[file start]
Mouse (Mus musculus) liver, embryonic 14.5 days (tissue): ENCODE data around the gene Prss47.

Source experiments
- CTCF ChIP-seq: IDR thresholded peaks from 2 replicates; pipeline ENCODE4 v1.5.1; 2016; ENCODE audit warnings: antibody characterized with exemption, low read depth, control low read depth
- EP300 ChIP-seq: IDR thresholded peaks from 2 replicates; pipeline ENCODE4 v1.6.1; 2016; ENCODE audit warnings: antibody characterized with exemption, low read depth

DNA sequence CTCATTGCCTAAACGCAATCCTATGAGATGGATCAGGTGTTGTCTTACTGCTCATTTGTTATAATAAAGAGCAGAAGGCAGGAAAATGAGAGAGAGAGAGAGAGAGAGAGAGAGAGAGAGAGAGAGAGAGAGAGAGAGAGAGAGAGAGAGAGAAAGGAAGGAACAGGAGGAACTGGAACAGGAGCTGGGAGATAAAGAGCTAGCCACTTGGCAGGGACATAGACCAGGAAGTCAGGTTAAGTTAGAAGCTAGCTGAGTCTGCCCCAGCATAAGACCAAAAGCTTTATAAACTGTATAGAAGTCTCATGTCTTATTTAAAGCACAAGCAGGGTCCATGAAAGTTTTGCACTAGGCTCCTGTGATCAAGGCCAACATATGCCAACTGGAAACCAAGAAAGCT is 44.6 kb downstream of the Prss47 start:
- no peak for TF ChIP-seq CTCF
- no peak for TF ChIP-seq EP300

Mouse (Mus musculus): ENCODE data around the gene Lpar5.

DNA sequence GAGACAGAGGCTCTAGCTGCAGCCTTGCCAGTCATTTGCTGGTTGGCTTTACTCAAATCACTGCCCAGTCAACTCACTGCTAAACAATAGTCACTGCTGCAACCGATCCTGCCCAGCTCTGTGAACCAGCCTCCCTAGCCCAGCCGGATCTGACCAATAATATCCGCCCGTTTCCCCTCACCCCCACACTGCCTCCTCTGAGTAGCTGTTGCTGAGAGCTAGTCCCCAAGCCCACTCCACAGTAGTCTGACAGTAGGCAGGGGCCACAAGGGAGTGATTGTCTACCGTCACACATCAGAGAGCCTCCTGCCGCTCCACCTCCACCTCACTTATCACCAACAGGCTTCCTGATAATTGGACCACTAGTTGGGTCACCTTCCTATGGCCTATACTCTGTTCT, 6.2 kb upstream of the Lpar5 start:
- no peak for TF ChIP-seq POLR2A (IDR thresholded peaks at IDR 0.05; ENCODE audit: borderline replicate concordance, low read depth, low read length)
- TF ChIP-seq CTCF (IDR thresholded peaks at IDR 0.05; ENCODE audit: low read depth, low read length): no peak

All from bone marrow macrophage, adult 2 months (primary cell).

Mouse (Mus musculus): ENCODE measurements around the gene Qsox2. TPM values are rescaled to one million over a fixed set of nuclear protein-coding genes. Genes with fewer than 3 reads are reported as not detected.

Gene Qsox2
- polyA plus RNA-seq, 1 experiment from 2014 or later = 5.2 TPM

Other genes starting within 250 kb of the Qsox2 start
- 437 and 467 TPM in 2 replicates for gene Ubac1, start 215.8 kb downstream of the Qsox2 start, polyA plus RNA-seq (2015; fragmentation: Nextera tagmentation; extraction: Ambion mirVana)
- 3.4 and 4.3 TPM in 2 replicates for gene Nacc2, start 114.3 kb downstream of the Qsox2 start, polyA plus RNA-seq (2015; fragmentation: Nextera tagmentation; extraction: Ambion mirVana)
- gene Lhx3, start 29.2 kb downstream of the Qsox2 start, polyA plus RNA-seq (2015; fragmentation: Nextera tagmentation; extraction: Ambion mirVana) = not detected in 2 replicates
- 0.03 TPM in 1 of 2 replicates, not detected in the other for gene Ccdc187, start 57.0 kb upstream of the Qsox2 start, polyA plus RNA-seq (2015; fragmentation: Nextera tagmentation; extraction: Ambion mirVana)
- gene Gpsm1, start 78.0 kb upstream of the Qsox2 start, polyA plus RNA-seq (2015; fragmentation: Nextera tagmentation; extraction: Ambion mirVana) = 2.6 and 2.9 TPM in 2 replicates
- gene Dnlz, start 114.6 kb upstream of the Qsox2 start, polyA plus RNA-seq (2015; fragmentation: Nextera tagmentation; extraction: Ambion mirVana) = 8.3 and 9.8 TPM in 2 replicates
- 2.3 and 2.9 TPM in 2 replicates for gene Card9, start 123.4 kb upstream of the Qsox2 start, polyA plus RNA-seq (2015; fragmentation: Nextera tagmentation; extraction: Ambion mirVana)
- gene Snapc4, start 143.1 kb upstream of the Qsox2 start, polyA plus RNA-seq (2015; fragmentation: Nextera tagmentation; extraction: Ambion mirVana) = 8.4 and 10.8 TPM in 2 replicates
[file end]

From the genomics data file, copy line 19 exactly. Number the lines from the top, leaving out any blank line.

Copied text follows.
- gene Lhx3, start 29.2 kb downstream of the Qsox2 start, polyA plus RNA-seq (2015; fragmentation: Nextera tagmentation; extraction: Ambion mirVana) = not detected in 2 replicates